Distress Among the Working Classes in France.
--The Opinion Nationale
of the 20th of February, contains a communication growing out of a petition of 500 inhabitants of Clignancourt to the Senate for relief in their destitute condition.--The article alluded to is quite lengthy as to the evils to which the workmen are subject in their spinning and weaving occupations, and we make only a short extract to show the deep distress, debasement, and degradation to which they have been reduced by the want of the great staple — cotton — which bother to has not only furnished them employment and subsistence, but has been in its various ramifications the source of commerce to a large but now suffering population.
It is easy to see that if the conflict between the North and South continues much longer, and France
is still deprived of the staples and markets of this country, she must either find some new undiscovered path to relief, or else submit to the fate which a revolution will entail.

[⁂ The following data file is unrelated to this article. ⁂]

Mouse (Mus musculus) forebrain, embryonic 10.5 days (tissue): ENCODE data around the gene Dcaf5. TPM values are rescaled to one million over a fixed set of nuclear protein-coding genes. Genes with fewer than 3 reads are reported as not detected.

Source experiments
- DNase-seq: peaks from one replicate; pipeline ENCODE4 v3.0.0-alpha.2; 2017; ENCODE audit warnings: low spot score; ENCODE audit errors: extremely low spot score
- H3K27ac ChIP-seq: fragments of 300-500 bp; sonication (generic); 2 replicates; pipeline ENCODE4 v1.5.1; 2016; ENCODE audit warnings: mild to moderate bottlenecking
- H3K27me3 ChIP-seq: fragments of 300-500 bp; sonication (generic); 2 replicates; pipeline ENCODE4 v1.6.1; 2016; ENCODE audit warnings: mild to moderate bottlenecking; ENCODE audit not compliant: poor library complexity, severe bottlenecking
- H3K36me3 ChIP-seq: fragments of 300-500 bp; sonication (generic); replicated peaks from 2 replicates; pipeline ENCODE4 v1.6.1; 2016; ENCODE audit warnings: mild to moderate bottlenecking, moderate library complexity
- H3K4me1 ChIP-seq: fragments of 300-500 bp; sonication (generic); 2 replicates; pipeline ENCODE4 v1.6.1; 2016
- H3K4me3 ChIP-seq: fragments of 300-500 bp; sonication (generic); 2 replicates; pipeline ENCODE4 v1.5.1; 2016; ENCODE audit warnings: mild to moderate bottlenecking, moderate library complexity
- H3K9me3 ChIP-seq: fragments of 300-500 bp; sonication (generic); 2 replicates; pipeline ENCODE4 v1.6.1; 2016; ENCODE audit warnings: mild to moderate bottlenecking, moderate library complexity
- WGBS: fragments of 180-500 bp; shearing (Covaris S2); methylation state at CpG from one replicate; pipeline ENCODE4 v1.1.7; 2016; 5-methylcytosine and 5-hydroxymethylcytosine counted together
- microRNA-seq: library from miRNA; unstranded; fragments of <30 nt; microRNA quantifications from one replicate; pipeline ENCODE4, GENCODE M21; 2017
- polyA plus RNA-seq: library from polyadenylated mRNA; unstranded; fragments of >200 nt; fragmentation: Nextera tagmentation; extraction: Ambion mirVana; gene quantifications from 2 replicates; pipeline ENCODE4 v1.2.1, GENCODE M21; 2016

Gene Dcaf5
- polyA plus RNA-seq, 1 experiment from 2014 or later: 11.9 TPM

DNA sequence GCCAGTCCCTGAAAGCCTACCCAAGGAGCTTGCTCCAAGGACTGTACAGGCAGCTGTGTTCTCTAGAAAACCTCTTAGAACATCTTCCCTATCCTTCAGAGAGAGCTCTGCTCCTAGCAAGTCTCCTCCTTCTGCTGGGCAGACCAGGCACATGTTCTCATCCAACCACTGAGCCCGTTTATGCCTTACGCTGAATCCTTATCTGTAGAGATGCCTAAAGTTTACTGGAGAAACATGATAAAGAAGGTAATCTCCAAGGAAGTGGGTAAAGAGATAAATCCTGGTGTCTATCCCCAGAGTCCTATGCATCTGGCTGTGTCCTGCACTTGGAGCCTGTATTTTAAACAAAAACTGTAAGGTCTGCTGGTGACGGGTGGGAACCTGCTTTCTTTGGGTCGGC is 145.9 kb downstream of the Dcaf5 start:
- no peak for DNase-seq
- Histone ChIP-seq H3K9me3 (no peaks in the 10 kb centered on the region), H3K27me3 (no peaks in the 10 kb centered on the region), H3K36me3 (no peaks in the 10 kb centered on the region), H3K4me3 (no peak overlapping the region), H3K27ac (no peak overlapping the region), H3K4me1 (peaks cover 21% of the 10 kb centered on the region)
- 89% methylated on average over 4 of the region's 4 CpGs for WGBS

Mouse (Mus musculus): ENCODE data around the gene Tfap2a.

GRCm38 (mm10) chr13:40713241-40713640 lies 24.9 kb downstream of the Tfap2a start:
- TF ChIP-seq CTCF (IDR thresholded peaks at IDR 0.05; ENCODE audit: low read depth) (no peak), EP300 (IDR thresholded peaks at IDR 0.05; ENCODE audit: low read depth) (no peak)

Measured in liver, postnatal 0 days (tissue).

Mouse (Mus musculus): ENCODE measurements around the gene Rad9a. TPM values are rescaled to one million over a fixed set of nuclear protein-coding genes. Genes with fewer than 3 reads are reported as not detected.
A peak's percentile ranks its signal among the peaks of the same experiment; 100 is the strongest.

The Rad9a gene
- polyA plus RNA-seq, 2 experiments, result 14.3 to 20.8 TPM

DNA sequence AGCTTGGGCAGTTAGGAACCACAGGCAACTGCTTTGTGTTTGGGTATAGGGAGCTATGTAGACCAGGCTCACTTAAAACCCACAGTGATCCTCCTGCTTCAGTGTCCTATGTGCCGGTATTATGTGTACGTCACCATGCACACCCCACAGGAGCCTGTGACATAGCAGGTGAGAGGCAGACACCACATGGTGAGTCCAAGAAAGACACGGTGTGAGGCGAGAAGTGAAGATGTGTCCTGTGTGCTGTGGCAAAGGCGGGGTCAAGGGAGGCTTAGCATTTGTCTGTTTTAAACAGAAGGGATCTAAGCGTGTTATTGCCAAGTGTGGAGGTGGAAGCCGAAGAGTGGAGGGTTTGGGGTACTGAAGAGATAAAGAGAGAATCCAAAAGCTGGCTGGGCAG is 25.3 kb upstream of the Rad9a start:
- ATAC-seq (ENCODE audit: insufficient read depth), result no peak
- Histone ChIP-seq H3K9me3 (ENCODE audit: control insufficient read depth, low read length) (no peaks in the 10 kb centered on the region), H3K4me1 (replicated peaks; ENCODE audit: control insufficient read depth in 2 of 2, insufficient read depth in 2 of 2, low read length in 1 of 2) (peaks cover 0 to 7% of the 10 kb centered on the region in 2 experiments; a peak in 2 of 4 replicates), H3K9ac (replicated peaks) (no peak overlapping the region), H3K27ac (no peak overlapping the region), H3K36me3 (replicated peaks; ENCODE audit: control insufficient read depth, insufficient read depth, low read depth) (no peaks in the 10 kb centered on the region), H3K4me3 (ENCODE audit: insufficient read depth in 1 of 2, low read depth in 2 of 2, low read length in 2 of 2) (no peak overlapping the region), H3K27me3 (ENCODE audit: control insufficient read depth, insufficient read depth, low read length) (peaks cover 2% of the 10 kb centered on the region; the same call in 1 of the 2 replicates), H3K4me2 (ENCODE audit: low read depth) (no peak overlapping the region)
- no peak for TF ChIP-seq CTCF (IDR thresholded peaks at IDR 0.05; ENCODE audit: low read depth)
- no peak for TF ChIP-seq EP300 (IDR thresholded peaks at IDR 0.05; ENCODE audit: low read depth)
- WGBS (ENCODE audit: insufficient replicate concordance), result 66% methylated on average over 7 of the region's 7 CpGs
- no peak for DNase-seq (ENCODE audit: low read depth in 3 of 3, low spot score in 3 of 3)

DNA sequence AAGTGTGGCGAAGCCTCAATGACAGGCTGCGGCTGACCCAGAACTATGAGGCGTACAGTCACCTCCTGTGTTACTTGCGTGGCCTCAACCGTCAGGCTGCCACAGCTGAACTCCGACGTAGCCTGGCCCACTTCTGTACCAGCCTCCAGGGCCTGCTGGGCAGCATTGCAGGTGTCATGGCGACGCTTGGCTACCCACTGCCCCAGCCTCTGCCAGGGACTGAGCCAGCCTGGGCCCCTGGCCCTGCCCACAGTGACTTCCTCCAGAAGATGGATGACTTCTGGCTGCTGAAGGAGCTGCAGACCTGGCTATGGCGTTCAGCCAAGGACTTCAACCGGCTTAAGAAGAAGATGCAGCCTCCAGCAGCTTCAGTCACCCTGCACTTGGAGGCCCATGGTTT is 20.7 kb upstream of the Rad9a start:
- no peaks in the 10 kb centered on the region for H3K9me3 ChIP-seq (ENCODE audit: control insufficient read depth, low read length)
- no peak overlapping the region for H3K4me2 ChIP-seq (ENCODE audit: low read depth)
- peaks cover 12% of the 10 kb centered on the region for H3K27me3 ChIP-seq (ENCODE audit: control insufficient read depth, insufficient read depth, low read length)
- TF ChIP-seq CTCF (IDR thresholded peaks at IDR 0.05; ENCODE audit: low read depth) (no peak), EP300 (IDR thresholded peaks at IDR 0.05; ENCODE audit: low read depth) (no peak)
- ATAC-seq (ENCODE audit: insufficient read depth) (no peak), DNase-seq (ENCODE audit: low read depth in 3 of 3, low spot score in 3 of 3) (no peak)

The following is the extract:
As to the actual condition of the workmen, what shall be said of it which is not already known !--The weavers of some parts of Normandy
eat the leaves of the colza or rape-seed.
At Eouen a single parish, at Vivien, contains 1,173 families in a state of constitution, and there 1,170 families have their most indispensable effects, to the amount of one hundred thousand Iranes, in pledge with the pawn brokers Mothers inscribe their daughters' names upon the public registers for prostitution,
and when the Registrar endeavors to turn them from their frightful intentions they answer, "We have no bread !
" The peasants, in the middle ages, gave their children to the wolves, and we have now advanced one degree further in misery and sham.
We are only yet in the beginning of this doleful condition, and must await the development of this "immense process"